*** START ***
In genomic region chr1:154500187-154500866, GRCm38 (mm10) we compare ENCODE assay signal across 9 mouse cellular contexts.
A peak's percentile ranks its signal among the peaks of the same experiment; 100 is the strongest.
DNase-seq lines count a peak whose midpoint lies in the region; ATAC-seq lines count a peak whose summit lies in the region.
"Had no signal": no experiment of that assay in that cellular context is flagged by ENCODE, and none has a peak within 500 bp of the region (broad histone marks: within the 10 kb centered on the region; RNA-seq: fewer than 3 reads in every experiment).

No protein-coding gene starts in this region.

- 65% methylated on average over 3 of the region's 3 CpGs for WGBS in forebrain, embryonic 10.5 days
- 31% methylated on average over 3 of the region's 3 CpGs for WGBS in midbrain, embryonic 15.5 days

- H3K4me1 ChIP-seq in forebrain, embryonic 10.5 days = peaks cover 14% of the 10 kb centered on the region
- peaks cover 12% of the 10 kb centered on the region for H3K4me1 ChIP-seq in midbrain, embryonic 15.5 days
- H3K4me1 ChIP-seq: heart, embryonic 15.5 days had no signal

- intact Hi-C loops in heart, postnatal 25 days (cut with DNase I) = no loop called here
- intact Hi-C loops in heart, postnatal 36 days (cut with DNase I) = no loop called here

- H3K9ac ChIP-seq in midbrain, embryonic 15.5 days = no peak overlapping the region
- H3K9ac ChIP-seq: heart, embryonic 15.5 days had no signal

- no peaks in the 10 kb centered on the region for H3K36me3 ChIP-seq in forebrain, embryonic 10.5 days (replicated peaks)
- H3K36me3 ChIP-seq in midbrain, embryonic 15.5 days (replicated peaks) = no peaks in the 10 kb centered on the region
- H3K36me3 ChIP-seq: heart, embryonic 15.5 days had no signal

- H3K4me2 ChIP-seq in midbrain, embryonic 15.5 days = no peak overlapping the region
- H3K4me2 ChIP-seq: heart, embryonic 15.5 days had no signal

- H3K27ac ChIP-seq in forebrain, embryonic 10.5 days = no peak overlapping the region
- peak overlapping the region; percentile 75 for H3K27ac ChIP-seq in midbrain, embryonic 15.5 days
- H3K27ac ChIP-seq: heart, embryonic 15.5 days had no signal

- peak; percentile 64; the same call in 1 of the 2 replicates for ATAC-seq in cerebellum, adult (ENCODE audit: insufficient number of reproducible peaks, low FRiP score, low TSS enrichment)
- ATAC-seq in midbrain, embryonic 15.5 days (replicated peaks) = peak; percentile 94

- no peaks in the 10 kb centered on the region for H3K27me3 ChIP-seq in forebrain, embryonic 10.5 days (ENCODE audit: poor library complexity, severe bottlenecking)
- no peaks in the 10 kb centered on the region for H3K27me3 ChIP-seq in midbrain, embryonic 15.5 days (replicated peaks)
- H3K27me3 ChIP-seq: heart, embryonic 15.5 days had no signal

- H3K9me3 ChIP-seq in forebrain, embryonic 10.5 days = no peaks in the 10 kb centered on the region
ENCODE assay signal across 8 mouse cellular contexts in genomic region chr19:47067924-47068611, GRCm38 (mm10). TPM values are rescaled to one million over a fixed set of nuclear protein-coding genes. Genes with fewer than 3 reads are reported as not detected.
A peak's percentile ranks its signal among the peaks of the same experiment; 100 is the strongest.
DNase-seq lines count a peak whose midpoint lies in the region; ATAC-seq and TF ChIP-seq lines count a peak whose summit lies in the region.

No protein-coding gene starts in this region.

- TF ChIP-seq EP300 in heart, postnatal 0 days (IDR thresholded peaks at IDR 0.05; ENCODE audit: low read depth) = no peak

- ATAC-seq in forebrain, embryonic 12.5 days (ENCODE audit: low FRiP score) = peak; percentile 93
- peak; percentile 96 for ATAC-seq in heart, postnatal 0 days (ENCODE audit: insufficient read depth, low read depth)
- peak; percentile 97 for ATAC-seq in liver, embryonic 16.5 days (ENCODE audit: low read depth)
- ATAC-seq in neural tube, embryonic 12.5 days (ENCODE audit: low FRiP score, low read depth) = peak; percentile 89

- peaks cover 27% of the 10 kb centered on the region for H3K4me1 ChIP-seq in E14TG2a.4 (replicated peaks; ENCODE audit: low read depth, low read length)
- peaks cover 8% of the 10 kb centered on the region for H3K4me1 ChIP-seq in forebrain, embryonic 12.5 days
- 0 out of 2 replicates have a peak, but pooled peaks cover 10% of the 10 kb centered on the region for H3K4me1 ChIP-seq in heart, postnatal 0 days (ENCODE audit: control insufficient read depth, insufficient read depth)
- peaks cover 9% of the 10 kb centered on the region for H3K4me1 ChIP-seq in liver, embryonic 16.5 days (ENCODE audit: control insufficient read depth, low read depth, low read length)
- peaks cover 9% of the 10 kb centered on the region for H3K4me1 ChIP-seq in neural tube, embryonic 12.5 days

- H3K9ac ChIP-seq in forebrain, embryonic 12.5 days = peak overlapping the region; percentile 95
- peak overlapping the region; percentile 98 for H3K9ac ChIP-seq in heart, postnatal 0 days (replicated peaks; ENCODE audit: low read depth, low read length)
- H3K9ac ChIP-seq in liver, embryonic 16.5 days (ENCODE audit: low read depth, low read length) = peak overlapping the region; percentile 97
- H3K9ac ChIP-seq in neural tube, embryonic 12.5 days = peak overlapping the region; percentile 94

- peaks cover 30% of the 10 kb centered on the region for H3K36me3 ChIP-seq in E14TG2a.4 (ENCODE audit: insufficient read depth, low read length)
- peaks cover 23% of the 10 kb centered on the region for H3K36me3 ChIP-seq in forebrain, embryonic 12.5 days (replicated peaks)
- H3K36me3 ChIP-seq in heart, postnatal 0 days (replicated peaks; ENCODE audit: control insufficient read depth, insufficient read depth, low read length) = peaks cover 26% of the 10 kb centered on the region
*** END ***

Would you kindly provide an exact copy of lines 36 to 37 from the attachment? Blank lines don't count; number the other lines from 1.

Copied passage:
- peak; percentile 97 for ATAC-seq in liver, embryonic 16.5 days (ENCODE audit: low read depth)
- ATAC-seq in neural tube, embryonic 12.5 days (ENCODE audit: low FRiP score, low read depth) = peak; percentile 89